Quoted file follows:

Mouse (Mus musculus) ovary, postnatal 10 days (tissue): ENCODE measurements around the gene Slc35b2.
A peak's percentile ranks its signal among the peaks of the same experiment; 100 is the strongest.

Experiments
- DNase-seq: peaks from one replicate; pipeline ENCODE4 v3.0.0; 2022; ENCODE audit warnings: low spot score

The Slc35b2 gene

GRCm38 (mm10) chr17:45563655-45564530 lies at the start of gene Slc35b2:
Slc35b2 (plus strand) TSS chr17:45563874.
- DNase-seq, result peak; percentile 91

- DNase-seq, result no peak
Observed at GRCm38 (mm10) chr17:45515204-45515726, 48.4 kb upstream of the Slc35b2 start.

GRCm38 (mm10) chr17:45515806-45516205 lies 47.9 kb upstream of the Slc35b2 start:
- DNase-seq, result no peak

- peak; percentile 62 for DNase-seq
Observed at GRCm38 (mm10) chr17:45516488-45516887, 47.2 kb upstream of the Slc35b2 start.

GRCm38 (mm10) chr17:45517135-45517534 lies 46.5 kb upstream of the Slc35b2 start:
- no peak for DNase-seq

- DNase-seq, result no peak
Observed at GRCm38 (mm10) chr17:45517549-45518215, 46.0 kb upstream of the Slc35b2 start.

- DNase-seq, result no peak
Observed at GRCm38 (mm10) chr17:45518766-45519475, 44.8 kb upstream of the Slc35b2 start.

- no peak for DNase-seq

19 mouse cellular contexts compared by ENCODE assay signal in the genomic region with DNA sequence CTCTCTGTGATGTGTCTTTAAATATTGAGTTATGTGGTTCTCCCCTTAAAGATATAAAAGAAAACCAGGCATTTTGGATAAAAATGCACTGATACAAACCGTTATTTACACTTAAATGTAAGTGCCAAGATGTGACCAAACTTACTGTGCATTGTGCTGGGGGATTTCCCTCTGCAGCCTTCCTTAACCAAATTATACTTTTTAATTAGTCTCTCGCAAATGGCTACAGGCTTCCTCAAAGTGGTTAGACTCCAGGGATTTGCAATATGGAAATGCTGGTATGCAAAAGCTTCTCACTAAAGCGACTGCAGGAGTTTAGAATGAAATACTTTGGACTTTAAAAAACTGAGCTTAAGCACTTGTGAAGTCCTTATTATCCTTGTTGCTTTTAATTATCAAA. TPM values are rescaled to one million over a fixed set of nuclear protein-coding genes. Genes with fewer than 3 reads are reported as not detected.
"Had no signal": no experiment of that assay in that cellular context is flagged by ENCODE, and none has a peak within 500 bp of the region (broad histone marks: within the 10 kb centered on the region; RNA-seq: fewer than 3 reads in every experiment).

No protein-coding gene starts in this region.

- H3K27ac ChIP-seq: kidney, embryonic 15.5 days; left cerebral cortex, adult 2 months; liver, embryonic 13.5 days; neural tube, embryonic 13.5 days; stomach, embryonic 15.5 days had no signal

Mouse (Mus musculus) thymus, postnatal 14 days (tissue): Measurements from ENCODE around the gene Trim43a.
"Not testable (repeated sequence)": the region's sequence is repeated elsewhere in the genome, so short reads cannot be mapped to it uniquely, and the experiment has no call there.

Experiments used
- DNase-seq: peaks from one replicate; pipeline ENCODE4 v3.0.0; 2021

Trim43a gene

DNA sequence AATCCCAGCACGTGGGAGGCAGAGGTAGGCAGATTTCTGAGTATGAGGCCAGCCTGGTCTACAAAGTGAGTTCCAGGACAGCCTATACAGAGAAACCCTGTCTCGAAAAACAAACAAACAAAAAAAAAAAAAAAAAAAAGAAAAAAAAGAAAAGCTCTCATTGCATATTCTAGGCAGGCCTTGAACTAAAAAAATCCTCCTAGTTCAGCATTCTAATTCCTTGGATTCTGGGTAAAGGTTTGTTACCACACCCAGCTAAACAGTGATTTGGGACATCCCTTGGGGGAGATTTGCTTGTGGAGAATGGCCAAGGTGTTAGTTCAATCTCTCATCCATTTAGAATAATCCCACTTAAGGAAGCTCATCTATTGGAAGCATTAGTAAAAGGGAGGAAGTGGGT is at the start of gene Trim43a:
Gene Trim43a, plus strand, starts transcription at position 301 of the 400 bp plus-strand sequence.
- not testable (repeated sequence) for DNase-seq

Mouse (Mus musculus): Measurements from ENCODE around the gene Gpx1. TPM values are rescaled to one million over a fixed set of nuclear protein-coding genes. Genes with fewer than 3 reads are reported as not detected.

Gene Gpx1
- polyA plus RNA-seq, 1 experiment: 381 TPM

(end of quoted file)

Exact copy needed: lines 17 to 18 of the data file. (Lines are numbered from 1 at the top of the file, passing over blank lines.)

- DNase-seq, result no peak
Observed at GRCm38 (mm10) chr17:45517549-45518215, 46.0 kb upstream of the Slc35b2 start.